Greenfield plans to bring farm curriculum to school
GREENFIELD — Greenfield students may soon be snacking on local vegetables sold at healthy snack markets in local schools while also learning about agriculture and ecology in the classroom.
The Greenfield School Department is applying for a one-year U.S. Department of Agriculture grant to work out how to develop a farm-to-school program for the district. The grant is worth up to $45,000.
Just Roots, the nonprofit community farm on 60 acres of town land on Glenbrook Drive, would help guide the school district.
At the same time, Just Roots has applied for a United Way grant to create a K-12 curriculum that incorporates education on farming, ecology and the environment, according to Jay Lord, director of program development at Just Roots.
Regardless of whether the school and nonprofit receive the grants, the school district and Just Roots are interested in moving the projects forward.
For the past five years, Just Roots, which leases the 60 acres of land at the former poor farm, has been working with area schools to develop school garden programs, outdoor education opportunities at the farm, mobile farmers markets, and year-round farm-to-school programming.
Connecting with schools has been a mission of Just Roots since it formed in 2010.
The farm-to-school program was originally spearheaded at the Discovery School at Four Corners, the district’s innovation school that has a focus on gardening.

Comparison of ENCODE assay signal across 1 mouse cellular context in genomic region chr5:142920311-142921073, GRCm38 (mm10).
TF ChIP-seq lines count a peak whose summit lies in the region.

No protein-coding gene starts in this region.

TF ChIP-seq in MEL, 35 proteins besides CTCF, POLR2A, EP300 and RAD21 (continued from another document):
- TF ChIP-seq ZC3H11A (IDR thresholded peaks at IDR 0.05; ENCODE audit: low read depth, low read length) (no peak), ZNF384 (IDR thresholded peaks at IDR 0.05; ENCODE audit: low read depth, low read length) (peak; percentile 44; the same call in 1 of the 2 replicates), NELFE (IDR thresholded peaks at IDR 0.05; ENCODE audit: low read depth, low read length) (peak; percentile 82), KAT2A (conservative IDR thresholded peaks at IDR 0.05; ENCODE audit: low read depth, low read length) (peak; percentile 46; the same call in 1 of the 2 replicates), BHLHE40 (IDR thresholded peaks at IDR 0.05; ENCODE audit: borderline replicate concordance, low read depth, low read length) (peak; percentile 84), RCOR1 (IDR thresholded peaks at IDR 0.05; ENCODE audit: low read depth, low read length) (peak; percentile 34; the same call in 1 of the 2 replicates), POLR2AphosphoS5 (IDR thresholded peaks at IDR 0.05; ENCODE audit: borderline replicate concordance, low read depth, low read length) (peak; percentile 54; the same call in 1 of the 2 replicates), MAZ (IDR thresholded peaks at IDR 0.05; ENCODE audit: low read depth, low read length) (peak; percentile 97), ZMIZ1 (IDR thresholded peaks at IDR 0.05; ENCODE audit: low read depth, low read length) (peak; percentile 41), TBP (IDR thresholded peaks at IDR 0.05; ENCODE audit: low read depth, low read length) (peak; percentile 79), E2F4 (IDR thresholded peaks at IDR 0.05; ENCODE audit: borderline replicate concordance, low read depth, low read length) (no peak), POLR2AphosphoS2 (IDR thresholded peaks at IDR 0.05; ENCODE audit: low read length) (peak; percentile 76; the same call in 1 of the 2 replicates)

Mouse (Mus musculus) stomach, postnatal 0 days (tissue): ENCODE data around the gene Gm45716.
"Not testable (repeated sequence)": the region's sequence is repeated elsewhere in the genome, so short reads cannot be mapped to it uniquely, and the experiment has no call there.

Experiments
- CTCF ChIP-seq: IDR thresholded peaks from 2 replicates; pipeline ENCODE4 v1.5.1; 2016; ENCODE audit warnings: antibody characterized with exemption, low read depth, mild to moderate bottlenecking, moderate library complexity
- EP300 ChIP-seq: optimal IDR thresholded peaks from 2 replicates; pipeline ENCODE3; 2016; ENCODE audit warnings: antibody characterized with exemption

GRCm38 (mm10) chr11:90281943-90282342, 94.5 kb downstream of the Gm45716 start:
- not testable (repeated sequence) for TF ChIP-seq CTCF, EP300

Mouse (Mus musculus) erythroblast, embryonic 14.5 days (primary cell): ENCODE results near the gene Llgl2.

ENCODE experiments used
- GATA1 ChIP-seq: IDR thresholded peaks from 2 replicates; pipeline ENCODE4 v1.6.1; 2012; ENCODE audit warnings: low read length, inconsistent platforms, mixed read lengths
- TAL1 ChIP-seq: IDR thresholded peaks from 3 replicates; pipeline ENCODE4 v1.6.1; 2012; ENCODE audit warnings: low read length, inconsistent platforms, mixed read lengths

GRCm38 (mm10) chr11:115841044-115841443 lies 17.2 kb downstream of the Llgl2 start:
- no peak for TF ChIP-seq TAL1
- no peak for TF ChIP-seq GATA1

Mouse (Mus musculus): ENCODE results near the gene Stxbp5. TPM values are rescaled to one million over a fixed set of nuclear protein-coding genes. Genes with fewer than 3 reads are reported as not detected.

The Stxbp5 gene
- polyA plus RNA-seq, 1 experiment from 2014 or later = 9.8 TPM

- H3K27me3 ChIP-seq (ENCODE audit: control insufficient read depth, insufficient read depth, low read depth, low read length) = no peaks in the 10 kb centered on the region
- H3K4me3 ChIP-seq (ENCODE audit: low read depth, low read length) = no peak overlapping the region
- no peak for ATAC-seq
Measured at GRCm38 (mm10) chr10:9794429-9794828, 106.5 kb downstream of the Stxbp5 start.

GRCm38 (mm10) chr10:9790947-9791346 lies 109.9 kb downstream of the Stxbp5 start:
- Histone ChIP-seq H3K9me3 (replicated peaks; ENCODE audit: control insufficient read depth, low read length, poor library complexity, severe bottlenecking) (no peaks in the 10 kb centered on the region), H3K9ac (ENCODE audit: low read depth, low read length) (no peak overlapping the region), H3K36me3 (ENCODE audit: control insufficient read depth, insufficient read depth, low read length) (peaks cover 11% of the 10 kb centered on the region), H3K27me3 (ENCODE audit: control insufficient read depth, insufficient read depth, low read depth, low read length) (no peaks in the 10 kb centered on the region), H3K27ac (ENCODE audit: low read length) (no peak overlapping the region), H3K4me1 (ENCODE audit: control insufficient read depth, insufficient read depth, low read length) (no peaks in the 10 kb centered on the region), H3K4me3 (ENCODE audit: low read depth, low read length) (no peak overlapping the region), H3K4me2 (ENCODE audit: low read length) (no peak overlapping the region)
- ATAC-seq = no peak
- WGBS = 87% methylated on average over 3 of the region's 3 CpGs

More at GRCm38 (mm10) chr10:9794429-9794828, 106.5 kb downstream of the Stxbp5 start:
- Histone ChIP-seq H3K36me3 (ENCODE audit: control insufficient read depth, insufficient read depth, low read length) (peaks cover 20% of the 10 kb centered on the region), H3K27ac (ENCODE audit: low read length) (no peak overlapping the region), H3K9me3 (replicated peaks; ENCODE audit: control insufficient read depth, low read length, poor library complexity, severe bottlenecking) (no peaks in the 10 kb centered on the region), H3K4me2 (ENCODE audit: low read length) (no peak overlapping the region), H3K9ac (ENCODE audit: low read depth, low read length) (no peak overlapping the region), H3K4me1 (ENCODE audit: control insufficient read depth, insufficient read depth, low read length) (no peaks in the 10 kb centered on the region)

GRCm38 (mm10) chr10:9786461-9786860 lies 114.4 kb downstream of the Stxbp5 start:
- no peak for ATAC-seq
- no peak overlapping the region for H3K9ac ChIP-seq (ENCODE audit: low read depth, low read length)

On the school grounds, Just Roots has taught students to create raised vegetable beds, grow native wildflowers and establish a butterfly garden.
One of the most popular programs at the school is the Healthy Snack Market held over 10 weeks during the fall harvest season. The 2-year-old marketplace is set up in the cafeteria for students to choose a snack for the day.
As part of their farm market experience, students try a new food each day and record on a large poster board whether they liked it.
The market features locally grown food from Franklin County farms and includes a variety of vegetables and fruit.
Part of the plan is to bring the Healthy Snack Market to Newton School, Federal Street School, Greenfield Middle School and the Math and Science Academy.
With potential United Way money, Just Roots would pilot nine curriculum units over three years for K-12.
“There’s a lot of information and awareness among young people about food issues,” said Lord. “The difficult thing is sharing with them what we can do about it. It’s important for young people to understand that there’s something positive you can do to help. It’s teaching them that here’s our natural world and here’s how we can take care of it.”